The HDD installs in one of the 3-1/2 inch internal drive bays in the PC. It is secured by machine screws.

It is powered by a 4 conductor cable coming from the power supply.

Data to and from the motherboard is carried on a 40-pin IDE (Integrated Drive Electronics) cable.

Data is stored magnetically on multiple rigid disks that are stacked up like pancakes. Small arms with magnetic pickups move rapidly back and forth across the top and bottom surface of each disk in the drive. The sensors float just a few microns above the rotating disk surface and can read and write data at very high rates.

Most commercially available hard drives rotate at 5400 or 7200 RPM (revolutions per minute) which translates to 90 or 120 revolutions per second respectively. The data transfer rate from the drive to the motherboard is 33 Mbytes/second in bursts. Newer drives are capable of higher speeds up to 66 Mbytes/sec. To use this faster drive, the PC must have an ATA/66 interface that is capable of keeping up with it.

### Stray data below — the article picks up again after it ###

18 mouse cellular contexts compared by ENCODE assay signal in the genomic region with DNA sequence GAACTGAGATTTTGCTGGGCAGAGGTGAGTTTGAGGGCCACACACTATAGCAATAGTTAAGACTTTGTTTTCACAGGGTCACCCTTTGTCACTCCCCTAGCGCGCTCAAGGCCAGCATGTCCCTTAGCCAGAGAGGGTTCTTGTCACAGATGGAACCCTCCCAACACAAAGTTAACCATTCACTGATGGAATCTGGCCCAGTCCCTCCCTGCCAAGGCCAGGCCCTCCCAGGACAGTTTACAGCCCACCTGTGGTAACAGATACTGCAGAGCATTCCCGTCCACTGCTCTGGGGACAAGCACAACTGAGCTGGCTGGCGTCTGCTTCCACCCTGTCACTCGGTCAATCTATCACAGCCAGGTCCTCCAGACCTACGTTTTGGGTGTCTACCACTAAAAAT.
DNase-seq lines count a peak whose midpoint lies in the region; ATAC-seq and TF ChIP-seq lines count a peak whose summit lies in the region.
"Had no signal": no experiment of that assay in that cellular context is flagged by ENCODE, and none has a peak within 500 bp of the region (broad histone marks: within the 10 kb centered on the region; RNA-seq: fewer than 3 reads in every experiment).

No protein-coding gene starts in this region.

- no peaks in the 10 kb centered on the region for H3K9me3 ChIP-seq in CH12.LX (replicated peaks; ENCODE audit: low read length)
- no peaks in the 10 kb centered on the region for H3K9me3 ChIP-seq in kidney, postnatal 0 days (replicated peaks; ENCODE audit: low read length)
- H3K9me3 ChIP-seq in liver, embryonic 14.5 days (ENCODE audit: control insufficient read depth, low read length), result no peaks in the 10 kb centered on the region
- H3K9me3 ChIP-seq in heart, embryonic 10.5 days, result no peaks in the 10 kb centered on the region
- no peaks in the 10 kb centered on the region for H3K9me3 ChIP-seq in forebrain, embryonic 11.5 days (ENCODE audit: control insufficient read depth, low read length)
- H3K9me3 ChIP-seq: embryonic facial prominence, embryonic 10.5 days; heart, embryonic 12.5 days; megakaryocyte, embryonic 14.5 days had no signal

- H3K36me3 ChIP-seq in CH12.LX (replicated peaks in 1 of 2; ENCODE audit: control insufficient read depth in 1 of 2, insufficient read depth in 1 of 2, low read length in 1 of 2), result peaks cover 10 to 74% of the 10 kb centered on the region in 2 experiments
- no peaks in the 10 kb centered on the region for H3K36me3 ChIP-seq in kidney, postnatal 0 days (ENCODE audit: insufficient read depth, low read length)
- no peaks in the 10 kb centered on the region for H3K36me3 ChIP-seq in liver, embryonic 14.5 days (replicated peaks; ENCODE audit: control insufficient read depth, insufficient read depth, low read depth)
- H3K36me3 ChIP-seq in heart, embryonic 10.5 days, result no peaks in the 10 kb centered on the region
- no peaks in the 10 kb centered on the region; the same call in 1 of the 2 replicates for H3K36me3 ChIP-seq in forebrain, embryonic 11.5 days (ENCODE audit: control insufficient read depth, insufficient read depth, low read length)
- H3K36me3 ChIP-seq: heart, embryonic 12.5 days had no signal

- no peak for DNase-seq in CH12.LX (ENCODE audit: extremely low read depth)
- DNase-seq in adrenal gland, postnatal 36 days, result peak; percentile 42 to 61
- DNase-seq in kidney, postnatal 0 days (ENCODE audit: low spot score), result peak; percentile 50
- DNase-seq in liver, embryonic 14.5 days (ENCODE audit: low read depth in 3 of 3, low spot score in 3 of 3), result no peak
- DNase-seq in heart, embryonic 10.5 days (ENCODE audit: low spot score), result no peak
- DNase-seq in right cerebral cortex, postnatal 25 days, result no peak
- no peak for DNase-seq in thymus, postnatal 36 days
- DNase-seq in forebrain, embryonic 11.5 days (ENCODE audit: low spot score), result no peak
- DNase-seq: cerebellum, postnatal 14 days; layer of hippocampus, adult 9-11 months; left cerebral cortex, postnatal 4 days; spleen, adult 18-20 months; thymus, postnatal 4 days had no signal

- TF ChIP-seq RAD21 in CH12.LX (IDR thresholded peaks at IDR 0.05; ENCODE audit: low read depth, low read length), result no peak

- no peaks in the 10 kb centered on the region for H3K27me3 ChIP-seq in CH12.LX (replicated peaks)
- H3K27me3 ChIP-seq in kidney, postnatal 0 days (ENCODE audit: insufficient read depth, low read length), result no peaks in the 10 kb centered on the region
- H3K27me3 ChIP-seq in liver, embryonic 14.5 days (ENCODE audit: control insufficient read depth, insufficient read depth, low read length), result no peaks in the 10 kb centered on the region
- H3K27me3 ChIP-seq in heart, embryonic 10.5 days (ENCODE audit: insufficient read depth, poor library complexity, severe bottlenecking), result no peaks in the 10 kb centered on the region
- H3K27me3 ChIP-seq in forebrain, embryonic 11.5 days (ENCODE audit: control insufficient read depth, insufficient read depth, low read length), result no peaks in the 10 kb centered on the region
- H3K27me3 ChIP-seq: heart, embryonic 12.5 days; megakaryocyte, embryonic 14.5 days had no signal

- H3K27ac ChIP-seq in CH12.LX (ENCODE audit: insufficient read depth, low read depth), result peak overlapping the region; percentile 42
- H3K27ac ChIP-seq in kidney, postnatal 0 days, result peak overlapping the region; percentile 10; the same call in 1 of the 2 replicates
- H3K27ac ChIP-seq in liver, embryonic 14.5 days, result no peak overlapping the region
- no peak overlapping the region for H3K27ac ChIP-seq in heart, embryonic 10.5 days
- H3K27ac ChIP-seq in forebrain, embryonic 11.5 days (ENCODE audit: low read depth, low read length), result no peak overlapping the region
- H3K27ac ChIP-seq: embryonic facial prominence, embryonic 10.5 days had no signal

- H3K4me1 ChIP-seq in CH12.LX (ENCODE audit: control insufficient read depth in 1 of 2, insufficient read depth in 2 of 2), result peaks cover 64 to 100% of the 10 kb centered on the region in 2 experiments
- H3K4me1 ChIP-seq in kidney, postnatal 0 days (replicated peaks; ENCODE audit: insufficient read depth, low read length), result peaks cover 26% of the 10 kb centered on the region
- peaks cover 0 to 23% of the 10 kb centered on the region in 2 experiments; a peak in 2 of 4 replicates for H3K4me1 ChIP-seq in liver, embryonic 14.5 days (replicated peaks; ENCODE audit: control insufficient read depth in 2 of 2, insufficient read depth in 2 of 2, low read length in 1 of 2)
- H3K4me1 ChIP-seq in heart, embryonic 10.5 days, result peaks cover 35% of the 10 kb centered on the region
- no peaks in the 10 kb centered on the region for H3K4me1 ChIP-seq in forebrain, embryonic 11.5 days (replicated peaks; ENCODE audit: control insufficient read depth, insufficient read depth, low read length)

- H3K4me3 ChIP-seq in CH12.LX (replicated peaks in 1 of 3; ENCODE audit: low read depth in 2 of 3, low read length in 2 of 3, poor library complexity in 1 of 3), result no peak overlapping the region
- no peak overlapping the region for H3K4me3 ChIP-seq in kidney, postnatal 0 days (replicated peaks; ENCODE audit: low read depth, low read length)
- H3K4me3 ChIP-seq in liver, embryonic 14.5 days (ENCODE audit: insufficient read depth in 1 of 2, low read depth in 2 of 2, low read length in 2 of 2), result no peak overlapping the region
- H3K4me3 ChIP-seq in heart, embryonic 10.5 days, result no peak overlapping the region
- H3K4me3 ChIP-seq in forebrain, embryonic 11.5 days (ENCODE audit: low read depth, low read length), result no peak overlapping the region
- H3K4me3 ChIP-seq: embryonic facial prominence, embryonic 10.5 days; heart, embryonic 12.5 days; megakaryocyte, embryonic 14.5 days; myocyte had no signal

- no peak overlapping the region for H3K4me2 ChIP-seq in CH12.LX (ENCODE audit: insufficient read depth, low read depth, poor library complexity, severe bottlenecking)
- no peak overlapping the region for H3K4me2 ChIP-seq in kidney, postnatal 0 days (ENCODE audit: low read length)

Floppy Disk:

A floppy disk is a disk storage medium composed of a disk of thin and flexible magnetic storage medium, sealed in a rectangular plastic carrier lined with fabric that removes dust particles. They are read and written by a floppy disk drive (FDD).


Floppy disks, initially as 8-inch (200 mm) media and later in 5.25-inch (133 mm) and 3.5-inch (89 mm) sizes, were a ubiquitous form of data storage and exchange from the mid-1970s well into the first decade of the 21st century.

It is powered by a cable with a 4-pin connector that comes from the power supply.

It transfers data to and from the motherboard by means of a 34 pin ribbon cable.

It stores data magnetically on a removable floppy disk. A pickup arm in the drive floats above the disk surface. The arm moves rapidly back and forth across the disk surface as a small magnetic sensor at the end of the arm reads and writes data on the rotating disk surface.